History books are right, of course, to point out the work’s novelties: the “extra” movement, the descriptive titles, the programmatic element, and pictorial details like the bird calls in the slow movement and the village band in the scherzo. But Beethoven was also right in trusting that “he who has ever had a notion of country life can imagine without too many descriptive words what the composer has intended.”

Our familiar picture of Beethoven, cross and deaf, slumped in total absorption over his sketches, doesn’t easily allow for Beethoven the nature-lover. But he liked nothing more than a walk in the woods, where he could wander undisturbed, stopping from time to time to scribble a new idea on the folded sheets of music paper he always carried in his pocket. “No one,” he wrote to Therese Malfati two years after the premiere of the Pastoral Symphony, “can love the country as much as I do. For surely woods, trees, and rocks produce the echo which man desires to hear.”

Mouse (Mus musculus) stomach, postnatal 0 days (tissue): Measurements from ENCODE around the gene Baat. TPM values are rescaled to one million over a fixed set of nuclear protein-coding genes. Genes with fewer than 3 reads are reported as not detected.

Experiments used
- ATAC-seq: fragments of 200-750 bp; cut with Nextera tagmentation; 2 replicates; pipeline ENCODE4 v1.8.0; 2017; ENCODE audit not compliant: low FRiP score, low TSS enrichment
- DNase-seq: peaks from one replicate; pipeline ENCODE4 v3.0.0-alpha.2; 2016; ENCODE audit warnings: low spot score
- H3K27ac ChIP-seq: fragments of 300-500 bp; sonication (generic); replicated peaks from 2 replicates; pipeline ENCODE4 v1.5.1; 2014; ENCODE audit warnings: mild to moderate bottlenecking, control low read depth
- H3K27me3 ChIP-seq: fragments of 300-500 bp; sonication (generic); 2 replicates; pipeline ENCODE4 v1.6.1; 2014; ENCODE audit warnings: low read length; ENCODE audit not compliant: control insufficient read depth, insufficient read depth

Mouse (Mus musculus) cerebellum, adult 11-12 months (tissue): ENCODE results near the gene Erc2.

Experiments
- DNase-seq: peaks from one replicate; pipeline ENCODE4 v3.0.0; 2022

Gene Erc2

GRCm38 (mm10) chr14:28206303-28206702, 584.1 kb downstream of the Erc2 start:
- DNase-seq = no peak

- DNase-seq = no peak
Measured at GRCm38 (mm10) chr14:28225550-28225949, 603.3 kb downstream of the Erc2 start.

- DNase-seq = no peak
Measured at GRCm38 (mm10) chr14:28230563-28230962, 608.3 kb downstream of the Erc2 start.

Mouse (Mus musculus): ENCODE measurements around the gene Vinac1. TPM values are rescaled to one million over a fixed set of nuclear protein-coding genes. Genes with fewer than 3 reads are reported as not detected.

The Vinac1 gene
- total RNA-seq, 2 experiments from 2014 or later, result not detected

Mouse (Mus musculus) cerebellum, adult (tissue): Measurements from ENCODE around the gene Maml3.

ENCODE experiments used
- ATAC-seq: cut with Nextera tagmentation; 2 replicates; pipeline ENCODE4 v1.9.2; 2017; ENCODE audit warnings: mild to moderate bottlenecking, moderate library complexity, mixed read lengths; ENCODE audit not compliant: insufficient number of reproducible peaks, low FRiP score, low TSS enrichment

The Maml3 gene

They’re all here in his Sixth Symphony. The most surprising thing about the opening Allegro is how quiet it is: seldom in five hundred measures of music (well over ten minutes) does Beethoven raise his voice. Surely no composer—including the so-called minimalists—has so clearly understood the impact of repeating a simple idea unaltered, or slowing the rate of harmonic change to a standstill. When, near the beginning of the development section, Beethoven changes the harmony only once in the course of fifty measures, the effect of that shift from B-flat to D is breathtaking. Perhaps the most remarkable aspect of this spacious, relaxed, blissfully untroubled movement is that it comes from the same pen that gave us— at the same time, no less—that firecracker of a symphony, his Fifth, in C minor.